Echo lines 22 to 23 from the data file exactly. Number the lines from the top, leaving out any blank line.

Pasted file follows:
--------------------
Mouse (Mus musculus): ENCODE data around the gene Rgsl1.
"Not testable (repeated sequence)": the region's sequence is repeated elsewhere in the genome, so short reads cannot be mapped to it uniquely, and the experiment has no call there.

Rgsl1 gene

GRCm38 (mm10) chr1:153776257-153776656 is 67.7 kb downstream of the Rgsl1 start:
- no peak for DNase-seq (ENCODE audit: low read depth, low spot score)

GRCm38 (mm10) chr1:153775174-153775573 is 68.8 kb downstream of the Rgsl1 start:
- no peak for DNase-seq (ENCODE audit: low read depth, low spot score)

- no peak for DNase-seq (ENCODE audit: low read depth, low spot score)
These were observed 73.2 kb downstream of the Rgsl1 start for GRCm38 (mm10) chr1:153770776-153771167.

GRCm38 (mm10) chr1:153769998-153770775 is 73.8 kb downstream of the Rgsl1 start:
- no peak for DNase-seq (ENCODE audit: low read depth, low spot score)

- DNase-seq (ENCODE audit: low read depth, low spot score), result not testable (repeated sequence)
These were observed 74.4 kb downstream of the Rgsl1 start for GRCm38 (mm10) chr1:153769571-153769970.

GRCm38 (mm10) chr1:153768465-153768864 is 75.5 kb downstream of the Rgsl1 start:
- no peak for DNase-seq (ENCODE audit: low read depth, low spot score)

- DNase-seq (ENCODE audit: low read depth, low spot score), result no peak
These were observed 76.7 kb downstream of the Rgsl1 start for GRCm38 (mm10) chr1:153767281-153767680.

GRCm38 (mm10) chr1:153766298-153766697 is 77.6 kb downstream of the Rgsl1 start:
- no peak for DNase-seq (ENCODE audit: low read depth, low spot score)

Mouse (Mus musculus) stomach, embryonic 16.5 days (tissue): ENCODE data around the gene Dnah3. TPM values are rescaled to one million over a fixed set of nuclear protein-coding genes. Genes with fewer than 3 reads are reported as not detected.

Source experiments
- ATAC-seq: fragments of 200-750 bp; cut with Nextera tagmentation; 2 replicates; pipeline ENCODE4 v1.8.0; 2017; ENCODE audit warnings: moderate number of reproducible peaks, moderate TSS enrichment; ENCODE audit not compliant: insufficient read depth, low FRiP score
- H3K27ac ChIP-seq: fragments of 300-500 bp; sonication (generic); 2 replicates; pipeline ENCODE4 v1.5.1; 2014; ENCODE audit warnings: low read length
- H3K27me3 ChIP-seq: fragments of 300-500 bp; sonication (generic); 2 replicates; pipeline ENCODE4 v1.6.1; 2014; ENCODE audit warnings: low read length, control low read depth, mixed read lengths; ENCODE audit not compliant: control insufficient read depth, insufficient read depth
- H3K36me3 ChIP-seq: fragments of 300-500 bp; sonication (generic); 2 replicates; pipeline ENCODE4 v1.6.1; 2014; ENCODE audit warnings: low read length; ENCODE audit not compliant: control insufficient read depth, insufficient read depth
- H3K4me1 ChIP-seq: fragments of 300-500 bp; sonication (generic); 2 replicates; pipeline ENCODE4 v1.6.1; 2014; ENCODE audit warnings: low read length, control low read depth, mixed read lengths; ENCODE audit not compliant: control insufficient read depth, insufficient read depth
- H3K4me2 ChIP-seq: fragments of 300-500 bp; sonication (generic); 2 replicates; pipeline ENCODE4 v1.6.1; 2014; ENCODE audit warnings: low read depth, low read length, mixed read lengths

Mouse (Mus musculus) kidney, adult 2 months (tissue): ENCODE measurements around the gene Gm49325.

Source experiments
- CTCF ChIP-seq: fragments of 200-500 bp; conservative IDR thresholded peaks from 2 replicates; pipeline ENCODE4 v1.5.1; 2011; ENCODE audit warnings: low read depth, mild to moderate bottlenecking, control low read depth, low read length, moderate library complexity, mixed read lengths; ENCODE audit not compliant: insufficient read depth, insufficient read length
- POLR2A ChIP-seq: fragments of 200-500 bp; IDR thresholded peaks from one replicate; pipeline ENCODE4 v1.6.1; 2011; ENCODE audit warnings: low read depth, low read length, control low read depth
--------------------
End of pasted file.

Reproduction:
- ATAC-seq: fragments of 200-750 bp; cut with Nextera tagmentation; 2 replicates; pipeline ENCODE4 v1.8.0; 2017; ENCODE audit warnings: moderate number of reproducible peaks, moderate TSS enrichment; ENCODE audit not compliant: insufficient read depth, low FRiP score
- H3K27ac ChIP-seq: fragments of 300-500 bp; sonication (generic); 2 replicates; pipeline ENCODE4 v1.5.1; 2014; ENCODE audit warnings: low read length